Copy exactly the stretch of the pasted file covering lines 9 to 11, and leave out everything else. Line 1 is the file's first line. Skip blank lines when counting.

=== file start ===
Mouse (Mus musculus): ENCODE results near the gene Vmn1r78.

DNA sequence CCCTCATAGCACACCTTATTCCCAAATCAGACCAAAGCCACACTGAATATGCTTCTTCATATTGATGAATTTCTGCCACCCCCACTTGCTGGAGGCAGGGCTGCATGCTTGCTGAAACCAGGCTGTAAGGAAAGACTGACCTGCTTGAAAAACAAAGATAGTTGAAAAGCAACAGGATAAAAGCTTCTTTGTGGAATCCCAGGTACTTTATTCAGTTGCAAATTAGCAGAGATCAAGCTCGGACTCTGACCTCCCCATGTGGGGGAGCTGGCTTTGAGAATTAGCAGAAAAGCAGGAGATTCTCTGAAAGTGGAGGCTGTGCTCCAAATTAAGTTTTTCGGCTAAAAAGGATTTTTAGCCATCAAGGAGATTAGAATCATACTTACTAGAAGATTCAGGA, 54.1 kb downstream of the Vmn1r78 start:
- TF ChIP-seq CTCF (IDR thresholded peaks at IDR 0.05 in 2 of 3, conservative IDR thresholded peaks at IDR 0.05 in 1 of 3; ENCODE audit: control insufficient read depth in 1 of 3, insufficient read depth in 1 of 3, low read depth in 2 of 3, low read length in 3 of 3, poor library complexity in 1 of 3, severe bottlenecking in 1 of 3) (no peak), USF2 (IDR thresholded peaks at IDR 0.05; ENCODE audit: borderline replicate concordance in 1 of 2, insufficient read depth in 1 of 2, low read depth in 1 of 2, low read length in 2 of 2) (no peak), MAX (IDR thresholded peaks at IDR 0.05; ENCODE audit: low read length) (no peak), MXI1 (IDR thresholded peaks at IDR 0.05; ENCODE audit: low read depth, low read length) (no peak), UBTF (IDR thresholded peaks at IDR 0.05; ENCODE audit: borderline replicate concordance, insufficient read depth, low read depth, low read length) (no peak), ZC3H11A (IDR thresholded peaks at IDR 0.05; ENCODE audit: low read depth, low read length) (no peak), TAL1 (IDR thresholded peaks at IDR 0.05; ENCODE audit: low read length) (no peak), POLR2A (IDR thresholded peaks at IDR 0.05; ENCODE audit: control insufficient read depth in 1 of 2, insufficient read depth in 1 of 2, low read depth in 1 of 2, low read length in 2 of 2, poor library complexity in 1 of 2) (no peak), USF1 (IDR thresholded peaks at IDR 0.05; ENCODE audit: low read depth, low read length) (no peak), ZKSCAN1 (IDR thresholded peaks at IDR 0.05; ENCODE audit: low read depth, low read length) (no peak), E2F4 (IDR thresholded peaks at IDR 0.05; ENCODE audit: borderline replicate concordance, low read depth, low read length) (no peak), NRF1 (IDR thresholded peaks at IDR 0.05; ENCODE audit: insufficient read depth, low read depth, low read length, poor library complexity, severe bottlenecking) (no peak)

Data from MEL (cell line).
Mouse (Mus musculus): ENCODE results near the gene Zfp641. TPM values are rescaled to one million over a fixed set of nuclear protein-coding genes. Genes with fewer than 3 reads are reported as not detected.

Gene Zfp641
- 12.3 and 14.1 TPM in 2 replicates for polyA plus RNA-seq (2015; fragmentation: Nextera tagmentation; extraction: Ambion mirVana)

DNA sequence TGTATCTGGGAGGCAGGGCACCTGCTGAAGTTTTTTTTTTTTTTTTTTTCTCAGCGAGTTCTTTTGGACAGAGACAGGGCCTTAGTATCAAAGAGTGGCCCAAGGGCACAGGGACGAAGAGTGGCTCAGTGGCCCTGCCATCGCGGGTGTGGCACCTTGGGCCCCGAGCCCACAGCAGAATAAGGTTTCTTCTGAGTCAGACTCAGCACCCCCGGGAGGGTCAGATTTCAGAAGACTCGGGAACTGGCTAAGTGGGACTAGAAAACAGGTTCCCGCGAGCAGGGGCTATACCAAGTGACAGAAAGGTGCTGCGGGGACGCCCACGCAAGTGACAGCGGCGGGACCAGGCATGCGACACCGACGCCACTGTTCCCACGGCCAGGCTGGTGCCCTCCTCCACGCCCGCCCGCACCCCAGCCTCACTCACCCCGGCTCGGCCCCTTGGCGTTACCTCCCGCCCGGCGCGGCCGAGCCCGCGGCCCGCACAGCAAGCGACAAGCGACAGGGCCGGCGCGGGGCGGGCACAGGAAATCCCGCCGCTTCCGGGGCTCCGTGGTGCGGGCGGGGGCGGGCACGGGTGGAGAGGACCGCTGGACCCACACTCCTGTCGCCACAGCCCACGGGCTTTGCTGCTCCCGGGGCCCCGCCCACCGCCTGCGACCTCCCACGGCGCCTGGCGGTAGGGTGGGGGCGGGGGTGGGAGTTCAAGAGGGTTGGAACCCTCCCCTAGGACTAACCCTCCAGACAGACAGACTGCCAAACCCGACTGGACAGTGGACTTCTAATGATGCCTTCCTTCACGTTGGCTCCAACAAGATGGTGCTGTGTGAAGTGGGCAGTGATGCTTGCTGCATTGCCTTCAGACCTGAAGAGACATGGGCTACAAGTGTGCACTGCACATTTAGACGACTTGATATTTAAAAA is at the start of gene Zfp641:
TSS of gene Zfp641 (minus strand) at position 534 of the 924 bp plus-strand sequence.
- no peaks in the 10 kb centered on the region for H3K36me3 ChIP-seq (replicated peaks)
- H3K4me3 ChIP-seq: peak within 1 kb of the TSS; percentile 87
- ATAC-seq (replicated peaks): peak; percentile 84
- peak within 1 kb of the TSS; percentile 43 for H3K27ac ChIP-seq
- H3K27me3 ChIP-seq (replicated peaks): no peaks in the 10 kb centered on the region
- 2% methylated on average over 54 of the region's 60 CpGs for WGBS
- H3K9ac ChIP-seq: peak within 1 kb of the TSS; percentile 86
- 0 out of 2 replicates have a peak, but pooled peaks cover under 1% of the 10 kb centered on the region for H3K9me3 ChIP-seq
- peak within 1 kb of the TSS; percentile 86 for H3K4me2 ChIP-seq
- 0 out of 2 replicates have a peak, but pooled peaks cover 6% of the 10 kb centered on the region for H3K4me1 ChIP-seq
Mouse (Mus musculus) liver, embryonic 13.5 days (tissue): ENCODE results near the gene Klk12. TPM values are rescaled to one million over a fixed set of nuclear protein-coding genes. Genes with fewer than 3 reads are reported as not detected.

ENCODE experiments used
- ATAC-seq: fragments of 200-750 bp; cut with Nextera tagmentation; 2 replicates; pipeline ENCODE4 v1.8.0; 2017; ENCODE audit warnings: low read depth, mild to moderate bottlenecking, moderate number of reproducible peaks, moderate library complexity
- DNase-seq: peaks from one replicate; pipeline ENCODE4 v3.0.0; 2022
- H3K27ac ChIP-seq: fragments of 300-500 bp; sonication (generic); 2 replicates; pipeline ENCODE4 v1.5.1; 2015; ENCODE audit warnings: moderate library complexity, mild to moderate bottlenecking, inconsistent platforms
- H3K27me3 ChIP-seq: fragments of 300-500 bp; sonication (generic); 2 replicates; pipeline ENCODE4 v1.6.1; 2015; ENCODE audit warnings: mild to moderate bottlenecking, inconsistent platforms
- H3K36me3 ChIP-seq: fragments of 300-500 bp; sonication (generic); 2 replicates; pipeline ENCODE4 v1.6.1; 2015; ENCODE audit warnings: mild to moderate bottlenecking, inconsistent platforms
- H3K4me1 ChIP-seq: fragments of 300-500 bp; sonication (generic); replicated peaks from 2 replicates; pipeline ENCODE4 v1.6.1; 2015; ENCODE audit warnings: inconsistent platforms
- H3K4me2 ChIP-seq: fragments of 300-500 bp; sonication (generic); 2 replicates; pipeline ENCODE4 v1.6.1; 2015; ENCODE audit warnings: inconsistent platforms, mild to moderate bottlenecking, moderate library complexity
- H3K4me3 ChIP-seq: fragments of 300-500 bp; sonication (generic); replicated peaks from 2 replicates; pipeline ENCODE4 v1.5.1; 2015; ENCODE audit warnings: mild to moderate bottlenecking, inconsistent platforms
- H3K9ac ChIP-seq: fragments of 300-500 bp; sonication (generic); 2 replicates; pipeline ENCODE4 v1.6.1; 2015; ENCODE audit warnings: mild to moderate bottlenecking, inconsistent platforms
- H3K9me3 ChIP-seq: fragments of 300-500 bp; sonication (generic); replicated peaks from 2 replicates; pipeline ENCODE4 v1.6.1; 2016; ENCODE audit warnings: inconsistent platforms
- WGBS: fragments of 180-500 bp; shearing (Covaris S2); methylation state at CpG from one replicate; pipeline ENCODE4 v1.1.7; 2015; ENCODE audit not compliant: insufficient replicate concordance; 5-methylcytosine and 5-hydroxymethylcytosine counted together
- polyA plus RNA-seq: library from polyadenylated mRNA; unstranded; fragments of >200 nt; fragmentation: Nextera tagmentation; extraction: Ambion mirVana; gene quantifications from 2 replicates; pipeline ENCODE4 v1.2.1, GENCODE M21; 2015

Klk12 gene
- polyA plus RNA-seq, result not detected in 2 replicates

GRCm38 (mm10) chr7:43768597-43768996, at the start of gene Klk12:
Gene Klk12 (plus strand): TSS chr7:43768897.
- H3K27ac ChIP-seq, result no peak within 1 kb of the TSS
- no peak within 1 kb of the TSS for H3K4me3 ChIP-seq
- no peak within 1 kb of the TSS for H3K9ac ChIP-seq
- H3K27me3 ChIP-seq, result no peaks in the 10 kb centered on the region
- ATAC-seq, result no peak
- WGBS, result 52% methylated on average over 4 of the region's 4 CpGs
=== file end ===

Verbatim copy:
TSS of gene Zfp641 (minus strand) at position 534 of the 924 bp plus-strand sequence.
- no peaks in the 10 kb centered on the region for H3K36me3 ChIP-seq (replicated peaks)
- H3K4me3 ChIP-seq: peak within 1 kb of the TSS; percentile 87